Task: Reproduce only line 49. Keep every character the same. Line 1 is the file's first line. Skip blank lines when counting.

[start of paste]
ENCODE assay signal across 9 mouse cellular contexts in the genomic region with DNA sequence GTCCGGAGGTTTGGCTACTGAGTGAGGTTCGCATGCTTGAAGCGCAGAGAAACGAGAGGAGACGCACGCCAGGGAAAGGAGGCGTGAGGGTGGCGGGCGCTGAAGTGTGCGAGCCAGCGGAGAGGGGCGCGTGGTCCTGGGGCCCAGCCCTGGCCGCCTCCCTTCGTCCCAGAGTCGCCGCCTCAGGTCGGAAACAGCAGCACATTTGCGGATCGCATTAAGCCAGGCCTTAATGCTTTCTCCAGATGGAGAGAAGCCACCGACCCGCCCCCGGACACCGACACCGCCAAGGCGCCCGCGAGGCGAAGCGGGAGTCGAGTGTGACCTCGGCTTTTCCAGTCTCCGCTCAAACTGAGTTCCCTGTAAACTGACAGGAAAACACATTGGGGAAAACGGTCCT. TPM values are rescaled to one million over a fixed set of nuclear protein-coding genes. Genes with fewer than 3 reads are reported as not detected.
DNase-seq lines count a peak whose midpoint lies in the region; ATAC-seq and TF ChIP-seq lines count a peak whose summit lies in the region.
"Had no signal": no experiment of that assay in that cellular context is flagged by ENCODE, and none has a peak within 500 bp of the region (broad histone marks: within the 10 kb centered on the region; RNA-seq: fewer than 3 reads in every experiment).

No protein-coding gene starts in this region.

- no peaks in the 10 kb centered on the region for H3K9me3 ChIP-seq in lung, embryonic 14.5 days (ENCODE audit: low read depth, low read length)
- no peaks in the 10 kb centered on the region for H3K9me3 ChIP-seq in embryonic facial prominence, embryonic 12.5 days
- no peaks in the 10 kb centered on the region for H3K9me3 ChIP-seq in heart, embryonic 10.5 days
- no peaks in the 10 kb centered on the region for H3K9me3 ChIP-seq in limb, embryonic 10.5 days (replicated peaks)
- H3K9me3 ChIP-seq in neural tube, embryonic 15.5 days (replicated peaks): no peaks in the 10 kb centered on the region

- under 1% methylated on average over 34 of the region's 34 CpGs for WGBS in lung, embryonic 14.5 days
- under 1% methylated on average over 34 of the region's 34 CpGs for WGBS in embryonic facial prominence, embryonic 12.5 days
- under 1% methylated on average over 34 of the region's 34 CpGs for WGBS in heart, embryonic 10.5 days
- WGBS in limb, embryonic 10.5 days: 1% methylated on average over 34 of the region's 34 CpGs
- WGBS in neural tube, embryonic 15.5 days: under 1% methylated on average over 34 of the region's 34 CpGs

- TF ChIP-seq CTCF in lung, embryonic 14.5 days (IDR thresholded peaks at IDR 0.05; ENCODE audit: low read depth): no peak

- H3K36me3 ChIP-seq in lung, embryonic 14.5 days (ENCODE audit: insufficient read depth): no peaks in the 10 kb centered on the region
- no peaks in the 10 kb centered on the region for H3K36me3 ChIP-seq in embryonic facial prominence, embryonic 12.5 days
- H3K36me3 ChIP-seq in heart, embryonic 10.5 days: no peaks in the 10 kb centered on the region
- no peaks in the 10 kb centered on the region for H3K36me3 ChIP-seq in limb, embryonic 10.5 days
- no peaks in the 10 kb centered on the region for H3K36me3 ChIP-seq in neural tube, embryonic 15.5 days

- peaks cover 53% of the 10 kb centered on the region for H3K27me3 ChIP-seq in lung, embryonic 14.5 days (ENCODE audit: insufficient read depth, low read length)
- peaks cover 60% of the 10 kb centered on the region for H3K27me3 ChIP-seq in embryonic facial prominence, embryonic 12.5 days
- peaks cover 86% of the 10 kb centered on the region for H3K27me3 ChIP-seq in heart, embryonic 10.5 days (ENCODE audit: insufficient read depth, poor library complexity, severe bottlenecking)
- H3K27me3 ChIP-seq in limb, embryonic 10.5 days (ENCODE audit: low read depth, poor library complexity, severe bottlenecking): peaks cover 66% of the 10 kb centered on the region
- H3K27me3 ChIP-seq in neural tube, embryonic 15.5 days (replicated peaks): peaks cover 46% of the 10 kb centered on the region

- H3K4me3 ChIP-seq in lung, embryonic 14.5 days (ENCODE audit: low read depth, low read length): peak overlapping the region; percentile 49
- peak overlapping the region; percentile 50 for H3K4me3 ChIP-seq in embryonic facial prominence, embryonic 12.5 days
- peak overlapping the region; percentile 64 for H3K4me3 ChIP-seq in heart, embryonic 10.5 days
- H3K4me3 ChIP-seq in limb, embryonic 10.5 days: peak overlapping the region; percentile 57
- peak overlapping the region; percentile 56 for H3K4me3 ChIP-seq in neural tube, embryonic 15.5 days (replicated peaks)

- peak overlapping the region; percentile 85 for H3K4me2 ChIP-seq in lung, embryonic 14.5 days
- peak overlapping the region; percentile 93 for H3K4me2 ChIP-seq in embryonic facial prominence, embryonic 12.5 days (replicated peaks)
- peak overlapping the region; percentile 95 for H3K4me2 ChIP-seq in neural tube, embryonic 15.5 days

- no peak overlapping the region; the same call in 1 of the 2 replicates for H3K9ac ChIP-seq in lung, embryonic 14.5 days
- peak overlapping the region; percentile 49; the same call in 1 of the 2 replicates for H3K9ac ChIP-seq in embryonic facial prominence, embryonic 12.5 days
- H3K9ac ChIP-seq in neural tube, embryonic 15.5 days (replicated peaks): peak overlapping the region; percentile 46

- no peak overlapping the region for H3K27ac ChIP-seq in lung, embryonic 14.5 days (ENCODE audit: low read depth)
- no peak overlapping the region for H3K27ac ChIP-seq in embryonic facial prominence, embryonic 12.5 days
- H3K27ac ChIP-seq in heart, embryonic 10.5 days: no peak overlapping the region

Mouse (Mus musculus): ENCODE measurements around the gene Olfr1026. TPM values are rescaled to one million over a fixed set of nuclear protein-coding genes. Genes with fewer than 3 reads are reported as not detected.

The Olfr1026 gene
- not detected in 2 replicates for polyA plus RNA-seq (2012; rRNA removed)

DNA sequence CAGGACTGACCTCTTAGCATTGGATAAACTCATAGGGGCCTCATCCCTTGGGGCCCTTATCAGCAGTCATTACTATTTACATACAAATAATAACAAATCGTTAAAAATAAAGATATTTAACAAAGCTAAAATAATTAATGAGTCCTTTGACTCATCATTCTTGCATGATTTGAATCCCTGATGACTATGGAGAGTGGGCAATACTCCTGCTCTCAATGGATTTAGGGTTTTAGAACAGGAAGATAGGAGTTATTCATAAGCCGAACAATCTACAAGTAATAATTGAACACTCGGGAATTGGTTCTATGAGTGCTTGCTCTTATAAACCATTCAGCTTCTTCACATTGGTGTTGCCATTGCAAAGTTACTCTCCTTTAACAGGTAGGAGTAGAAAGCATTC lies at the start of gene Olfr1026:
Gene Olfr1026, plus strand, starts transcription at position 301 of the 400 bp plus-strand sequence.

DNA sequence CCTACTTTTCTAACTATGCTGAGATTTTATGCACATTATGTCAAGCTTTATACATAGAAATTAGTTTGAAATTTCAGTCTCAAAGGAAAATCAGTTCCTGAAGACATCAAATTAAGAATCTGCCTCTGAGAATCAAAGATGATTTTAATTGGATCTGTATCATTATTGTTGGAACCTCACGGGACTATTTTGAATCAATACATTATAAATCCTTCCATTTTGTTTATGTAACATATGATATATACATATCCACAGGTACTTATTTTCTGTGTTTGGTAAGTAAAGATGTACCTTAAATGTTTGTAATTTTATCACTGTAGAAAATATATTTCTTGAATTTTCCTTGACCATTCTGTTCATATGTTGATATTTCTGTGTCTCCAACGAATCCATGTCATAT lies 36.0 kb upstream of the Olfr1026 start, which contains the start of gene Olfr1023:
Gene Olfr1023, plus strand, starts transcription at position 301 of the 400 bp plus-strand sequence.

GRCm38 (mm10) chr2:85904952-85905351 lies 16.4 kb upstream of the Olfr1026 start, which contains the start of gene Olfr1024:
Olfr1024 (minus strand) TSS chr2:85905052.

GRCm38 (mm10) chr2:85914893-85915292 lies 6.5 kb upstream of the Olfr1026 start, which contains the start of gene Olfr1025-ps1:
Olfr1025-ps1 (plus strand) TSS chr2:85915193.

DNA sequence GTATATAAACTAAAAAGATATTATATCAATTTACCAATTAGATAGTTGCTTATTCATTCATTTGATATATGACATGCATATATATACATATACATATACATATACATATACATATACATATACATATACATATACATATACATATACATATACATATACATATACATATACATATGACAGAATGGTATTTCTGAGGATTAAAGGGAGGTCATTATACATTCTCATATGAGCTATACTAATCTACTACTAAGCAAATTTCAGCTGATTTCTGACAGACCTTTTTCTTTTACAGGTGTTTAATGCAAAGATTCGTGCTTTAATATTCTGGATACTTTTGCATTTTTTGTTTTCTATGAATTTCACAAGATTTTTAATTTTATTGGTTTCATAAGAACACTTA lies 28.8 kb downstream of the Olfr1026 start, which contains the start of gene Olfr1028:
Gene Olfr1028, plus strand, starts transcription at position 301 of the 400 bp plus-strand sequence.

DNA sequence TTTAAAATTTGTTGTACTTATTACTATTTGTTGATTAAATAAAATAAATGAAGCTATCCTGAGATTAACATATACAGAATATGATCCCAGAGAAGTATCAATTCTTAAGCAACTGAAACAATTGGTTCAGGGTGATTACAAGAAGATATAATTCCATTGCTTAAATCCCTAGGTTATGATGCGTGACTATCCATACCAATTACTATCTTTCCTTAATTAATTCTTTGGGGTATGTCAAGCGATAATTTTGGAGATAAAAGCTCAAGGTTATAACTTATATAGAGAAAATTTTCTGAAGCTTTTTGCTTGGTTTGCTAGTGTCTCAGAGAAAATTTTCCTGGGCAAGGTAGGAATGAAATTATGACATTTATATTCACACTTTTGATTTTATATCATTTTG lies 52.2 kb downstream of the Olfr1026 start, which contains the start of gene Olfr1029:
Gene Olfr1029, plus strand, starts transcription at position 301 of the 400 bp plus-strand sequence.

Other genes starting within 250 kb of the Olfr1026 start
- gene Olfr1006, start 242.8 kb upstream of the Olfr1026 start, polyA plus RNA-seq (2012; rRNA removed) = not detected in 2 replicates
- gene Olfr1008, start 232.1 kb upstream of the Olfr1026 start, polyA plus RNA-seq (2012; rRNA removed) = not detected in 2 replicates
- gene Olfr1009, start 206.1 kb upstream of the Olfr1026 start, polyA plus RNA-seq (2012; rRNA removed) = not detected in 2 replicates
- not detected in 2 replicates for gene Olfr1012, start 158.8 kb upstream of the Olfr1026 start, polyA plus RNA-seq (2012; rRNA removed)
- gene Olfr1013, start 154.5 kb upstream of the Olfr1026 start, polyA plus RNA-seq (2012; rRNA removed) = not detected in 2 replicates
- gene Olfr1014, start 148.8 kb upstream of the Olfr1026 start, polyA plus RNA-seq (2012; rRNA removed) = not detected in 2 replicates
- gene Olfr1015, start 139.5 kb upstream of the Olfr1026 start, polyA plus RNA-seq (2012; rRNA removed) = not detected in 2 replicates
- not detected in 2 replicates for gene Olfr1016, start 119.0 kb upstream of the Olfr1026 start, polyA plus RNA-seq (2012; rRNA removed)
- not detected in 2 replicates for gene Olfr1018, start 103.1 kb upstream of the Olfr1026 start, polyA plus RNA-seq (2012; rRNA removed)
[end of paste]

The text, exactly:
GRCm38 (mm10) chr2:85914893-85915292 lies 6.5 kb upstream of the Olfr1026 start, which contains the start of gene Olfr1025-ps1: